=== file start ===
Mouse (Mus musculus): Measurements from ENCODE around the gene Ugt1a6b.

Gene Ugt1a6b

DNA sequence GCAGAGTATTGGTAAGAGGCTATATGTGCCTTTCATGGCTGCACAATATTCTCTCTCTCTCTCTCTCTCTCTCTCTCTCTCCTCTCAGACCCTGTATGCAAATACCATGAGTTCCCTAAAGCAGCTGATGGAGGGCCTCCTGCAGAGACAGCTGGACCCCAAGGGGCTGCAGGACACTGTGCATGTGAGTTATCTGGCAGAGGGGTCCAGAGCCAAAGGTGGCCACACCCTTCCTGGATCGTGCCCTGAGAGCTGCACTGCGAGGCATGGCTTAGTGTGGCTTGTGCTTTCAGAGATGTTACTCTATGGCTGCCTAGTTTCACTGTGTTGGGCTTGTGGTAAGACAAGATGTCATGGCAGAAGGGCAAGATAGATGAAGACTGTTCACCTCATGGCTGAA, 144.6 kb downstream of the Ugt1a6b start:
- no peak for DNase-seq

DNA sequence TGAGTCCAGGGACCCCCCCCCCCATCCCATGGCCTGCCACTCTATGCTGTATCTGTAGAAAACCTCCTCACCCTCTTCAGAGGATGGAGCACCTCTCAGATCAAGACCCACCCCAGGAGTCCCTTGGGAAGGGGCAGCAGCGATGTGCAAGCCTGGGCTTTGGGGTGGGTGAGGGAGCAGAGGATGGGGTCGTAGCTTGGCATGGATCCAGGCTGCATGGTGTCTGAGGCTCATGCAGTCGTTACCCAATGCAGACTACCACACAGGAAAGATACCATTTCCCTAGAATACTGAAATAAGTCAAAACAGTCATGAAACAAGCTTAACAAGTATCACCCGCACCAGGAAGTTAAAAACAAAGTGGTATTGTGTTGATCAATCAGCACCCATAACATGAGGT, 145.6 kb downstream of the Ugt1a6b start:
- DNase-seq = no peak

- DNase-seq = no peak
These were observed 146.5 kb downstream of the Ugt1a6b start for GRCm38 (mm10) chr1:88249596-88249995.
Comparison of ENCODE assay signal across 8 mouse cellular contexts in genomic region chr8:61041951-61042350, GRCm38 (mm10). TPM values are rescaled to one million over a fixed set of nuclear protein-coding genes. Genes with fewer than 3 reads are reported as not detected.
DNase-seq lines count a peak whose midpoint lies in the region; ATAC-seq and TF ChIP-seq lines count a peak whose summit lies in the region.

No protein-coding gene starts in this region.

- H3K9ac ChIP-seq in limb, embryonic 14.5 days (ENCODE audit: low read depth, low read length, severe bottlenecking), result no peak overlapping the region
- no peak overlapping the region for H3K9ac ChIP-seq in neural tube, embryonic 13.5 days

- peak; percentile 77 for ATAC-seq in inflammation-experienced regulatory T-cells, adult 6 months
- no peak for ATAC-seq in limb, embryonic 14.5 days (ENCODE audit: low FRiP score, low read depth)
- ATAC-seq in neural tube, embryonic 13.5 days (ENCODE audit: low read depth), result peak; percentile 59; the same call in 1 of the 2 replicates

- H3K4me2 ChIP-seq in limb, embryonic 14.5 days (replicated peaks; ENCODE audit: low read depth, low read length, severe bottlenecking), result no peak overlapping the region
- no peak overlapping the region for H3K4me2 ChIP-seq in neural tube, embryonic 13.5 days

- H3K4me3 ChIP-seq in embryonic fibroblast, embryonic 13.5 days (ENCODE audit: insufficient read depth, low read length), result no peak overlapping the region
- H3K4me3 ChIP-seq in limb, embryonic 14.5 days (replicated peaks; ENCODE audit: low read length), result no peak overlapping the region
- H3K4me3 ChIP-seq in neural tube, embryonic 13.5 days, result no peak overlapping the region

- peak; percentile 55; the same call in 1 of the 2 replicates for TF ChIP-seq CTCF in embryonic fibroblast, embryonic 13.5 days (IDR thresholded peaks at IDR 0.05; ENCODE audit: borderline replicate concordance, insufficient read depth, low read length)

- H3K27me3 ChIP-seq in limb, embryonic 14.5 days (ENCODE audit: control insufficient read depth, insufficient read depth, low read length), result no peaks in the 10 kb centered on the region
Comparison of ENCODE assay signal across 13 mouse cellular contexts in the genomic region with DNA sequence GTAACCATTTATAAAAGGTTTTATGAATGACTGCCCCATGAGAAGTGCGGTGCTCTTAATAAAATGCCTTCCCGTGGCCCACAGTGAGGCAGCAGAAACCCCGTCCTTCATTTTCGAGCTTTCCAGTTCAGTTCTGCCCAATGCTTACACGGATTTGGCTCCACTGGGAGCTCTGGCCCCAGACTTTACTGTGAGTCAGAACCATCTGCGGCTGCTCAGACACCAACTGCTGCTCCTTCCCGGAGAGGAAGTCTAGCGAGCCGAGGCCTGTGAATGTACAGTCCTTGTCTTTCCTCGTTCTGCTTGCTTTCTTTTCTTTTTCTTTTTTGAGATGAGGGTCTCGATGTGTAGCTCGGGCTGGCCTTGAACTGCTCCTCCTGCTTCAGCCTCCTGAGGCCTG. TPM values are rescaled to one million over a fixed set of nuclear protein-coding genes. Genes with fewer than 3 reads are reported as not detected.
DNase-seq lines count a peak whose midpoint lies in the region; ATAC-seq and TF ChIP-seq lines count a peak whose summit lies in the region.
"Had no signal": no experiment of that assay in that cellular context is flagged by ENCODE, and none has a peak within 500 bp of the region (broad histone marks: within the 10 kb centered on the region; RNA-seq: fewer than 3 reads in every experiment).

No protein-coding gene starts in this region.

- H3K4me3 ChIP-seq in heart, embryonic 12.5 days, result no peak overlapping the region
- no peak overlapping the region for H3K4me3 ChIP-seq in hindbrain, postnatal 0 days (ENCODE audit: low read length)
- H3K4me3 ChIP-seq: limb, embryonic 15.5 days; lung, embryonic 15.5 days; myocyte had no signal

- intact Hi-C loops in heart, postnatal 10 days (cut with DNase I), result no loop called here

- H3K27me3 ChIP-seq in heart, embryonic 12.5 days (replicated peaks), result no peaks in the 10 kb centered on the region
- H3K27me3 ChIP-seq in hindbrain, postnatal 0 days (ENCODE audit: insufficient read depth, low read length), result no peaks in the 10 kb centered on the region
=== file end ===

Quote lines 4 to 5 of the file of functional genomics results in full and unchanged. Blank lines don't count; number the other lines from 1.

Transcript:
- no peak for DNase-seq

DNA sequence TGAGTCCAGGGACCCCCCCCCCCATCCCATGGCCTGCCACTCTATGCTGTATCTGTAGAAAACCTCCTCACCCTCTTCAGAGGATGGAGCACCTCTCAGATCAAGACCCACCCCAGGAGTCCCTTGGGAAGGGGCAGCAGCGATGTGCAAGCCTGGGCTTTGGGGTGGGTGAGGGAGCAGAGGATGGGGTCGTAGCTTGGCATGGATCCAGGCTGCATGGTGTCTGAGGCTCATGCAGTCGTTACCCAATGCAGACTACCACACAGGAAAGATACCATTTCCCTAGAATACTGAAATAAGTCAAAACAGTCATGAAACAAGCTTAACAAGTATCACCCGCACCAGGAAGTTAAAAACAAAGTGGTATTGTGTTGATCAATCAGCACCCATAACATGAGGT, 145.6 kb downstream of the Ugt1a6b start: